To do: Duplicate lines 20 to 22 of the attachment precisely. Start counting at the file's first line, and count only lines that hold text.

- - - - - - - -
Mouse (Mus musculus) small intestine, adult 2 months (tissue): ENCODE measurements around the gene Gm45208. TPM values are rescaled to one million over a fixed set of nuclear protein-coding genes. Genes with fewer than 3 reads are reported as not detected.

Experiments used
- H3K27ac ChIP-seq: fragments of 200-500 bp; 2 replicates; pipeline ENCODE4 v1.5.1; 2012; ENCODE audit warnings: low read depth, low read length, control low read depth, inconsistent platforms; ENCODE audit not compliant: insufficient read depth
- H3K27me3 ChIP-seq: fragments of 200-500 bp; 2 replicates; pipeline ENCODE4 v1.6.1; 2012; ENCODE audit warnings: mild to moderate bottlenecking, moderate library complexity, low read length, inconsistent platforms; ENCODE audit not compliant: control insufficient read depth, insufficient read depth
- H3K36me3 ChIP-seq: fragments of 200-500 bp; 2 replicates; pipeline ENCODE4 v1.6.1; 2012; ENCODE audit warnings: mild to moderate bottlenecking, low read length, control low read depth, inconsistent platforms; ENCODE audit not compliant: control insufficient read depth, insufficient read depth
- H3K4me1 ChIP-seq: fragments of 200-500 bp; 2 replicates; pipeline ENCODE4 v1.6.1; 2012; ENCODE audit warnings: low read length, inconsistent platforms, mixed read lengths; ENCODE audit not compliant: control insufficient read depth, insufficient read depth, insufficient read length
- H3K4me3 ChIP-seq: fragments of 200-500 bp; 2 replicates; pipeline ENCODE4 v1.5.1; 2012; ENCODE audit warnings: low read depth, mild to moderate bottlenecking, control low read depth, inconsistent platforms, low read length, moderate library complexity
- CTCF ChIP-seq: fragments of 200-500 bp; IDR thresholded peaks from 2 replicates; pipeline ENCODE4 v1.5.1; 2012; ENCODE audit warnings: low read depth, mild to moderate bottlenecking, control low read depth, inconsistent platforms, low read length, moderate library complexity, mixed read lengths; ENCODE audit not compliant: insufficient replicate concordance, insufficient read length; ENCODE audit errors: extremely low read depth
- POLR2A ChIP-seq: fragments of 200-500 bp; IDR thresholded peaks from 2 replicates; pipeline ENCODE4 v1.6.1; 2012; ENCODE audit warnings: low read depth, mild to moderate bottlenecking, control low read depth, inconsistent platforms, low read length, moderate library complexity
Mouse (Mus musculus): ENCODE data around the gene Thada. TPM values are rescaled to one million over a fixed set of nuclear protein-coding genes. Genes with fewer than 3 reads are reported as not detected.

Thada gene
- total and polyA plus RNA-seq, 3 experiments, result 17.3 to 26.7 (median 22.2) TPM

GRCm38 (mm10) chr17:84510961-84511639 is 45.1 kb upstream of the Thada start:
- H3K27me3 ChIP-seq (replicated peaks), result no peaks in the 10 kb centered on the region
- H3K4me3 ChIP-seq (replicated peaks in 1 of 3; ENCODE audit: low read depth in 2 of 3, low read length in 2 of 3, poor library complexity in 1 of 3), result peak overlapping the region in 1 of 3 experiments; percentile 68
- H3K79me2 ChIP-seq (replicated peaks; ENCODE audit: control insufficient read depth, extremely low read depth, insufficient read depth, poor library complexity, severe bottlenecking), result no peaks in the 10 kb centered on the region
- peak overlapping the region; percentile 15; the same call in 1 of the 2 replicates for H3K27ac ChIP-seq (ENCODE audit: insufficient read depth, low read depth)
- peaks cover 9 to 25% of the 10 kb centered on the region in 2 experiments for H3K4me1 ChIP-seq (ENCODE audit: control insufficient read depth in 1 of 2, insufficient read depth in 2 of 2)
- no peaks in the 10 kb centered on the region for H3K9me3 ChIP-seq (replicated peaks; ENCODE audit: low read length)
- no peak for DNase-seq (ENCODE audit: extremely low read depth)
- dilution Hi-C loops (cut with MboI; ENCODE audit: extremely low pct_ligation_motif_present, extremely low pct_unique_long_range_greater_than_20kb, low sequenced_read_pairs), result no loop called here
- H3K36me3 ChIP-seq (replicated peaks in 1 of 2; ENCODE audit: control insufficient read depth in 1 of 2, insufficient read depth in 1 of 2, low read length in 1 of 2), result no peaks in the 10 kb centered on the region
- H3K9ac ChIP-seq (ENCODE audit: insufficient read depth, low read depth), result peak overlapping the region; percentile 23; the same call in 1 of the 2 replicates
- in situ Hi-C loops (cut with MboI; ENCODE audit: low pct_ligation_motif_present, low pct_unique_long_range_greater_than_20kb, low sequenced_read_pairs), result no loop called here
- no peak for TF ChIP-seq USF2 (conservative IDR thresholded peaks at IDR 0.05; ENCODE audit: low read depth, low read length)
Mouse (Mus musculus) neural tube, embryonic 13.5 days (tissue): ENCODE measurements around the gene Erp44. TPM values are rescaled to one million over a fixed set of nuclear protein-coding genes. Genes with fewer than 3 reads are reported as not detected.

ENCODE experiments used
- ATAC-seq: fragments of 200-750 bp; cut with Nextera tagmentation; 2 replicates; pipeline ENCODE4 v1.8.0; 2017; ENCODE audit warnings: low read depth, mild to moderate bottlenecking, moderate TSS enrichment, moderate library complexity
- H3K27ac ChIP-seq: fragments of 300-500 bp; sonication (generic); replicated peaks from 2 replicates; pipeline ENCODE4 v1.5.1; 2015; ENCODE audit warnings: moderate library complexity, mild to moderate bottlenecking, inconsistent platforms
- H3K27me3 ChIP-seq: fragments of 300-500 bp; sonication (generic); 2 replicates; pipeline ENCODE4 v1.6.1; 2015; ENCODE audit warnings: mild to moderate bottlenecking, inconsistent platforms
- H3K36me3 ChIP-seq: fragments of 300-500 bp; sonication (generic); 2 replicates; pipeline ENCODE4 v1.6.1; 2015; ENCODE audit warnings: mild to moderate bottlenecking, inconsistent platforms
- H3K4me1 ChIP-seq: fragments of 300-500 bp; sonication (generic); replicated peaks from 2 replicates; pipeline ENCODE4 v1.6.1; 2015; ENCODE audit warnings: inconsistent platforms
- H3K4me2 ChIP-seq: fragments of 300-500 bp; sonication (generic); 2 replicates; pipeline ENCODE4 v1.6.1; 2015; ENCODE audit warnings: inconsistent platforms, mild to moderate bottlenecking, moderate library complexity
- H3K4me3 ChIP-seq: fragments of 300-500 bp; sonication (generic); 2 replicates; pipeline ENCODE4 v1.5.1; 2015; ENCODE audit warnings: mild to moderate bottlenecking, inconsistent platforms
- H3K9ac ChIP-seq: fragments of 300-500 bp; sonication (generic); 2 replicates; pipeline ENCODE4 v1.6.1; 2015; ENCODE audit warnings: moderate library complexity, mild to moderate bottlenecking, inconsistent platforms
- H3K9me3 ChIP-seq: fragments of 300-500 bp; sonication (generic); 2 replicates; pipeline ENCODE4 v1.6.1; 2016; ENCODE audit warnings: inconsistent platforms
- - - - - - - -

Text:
- no peak for DNase-seq (ENCODE audit: extremely low read depth)
- dilution Hi-C loops (cut with MboI; ENCODE audit: extremely low pct_ligation_motif_present, extremely low pct_unique_long_range_greater_than_20kb, low sequenced_read_pairs), result no loop called here
- H3K36me3 ChIP-seq (replicated peaks in 1 of 2; ENCODE audit: control insufficient read depth in 1 of 2, insufficient read depth in 1 of 2, low read length in 1 of 2), result no peaks in the 10 kb centered on the region